That's right! The Vita darling is going all HD for the Xbox 360, PlayStation 3, and PC early 2014. Development started shortly after the Vita release thanks to how the fan base reacted so positively to it after the E3 reveal...
Spencer Hayes and I got some quality time with Techland's Dying Light and we both came away pretty surprised from the experience. The game features a day and night cycle, and the day time stuff we played was pretty average. We knew what to expect, especially after playing games like Dead Island, another open world zombie game from Techland.
But then the night time stuff came up and holy crap the game gets super intense. More importantly, Dying Light becomes way more fun. The zombies transform in runner style zombies like the ones from Left 4 Dead and they become relentless in chasing you down. My heart was seriously racing as I tried to escape the horde, so they've certainly nailed down the horror aspect.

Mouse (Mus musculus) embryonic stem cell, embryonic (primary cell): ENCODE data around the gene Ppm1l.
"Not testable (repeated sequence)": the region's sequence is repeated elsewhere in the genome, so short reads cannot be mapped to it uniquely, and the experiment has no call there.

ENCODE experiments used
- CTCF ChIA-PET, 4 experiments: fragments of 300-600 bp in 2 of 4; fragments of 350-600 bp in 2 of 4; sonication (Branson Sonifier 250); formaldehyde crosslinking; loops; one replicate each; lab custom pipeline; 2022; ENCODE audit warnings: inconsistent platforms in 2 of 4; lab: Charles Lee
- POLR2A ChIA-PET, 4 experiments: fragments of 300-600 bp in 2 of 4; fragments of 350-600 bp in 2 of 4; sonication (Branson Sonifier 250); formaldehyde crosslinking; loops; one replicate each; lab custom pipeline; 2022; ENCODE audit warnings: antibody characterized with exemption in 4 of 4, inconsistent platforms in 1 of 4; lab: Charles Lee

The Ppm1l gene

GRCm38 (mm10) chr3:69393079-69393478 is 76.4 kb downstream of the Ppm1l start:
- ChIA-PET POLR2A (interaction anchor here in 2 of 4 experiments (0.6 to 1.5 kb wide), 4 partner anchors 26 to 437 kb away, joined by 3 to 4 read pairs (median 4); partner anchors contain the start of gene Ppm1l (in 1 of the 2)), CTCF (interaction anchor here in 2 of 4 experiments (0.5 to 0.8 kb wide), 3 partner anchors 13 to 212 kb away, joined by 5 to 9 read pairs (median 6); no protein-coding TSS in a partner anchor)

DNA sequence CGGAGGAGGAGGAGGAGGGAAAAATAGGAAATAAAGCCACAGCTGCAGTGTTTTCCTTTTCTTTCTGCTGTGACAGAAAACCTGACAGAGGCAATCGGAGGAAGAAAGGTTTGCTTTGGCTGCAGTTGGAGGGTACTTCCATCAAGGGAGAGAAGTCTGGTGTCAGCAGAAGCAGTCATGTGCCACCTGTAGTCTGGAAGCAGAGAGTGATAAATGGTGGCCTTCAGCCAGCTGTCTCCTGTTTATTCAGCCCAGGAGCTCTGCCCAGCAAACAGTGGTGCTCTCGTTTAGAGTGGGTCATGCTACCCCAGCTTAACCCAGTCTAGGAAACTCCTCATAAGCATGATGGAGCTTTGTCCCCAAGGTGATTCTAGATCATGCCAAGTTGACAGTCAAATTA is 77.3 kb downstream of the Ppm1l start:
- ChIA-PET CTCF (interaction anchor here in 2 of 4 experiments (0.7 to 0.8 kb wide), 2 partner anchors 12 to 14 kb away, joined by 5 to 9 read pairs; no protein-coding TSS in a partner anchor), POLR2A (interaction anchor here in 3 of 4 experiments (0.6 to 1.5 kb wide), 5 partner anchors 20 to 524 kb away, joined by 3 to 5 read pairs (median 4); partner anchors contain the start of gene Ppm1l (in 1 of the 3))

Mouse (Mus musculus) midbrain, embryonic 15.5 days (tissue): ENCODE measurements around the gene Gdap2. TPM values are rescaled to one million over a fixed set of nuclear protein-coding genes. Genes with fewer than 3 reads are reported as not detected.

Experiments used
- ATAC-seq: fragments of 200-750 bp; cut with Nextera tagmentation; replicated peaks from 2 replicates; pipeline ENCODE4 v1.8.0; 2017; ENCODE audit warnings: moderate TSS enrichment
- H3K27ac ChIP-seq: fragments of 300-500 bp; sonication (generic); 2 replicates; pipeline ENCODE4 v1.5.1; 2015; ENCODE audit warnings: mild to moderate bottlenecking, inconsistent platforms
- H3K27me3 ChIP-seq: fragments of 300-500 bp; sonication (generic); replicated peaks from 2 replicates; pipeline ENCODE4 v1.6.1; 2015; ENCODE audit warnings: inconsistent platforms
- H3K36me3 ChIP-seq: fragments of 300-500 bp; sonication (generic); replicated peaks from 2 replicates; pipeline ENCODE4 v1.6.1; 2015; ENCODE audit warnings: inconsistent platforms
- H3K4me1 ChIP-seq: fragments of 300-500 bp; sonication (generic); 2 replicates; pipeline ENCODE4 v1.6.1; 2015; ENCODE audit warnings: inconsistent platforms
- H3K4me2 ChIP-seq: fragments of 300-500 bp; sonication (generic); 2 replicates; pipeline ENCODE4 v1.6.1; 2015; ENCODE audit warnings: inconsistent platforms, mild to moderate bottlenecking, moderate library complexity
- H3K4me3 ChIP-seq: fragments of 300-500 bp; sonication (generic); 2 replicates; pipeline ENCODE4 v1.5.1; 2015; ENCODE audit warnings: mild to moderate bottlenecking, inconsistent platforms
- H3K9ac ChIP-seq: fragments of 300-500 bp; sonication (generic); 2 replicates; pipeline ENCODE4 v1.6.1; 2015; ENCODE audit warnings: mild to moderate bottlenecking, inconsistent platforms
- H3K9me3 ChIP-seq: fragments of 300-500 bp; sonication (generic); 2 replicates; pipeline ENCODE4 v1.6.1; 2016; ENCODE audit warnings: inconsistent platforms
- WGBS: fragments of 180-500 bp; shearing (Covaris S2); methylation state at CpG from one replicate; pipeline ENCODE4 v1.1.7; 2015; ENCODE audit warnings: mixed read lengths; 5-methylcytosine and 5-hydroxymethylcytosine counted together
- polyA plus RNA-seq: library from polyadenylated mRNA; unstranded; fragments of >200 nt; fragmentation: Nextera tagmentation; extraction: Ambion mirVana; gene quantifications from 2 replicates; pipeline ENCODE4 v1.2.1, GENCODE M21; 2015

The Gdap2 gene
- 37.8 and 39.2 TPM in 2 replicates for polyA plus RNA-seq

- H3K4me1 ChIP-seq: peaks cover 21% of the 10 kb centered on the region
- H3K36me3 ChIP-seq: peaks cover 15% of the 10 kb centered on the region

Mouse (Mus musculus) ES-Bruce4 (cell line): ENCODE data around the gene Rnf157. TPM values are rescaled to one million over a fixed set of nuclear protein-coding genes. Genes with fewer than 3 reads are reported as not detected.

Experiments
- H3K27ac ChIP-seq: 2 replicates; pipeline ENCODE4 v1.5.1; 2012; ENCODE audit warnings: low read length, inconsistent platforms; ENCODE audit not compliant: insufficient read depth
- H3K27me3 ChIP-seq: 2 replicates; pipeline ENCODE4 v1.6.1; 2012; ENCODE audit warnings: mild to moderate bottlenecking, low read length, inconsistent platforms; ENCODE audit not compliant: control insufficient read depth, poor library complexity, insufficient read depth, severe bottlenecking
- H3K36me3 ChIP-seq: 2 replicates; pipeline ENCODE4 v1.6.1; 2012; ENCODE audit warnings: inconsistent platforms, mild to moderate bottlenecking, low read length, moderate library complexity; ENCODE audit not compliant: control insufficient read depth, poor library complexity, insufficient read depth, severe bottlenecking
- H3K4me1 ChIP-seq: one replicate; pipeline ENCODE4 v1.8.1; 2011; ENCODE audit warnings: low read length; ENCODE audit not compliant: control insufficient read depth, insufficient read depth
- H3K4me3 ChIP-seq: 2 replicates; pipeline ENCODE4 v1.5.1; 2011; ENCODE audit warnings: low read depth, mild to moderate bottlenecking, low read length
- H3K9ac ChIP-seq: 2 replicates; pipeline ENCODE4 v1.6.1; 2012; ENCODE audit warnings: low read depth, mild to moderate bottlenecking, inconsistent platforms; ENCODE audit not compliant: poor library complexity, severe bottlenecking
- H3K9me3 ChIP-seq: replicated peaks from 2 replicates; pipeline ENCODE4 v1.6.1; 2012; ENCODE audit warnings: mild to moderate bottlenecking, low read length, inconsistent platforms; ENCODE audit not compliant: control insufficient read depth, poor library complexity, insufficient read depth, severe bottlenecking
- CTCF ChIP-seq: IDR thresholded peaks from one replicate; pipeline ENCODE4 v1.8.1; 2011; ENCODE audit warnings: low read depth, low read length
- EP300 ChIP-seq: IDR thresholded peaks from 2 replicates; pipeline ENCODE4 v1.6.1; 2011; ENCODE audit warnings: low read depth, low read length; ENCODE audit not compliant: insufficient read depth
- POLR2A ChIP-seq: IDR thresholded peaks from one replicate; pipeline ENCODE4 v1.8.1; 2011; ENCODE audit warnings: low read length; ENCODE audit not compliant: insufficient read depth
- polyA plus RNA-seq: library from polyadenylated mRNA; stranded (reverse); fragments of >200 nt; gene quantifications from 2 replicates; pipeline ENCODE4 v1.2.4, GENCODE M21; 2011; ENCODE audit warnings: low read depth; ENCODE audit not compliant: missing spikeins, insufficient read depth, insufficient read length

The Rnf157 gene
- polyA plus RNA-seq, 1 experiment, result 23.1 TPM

Lords of the Fallenlooked good at E3; it looks even better at PAX Prime. After another hands-off demo, the next-generation action role-playing game really seems to be coming along nicely. Admirably, it seeks to improve, or at least deviate, on the formula that a certain well-known and similar couple of titles nearly perfected.
There's no two ways about it -- Lords of the Fallen invites comparisons to Demon's/Dark Souls. The developers are painfully aware of the fact, almost immediately surrendering into an anticipated half-chuckle as the first syllables of the From Software's projects names were uttered. That's ultimately okay though, because Lords of the Fallen doesn't aim to mimic the Souls games.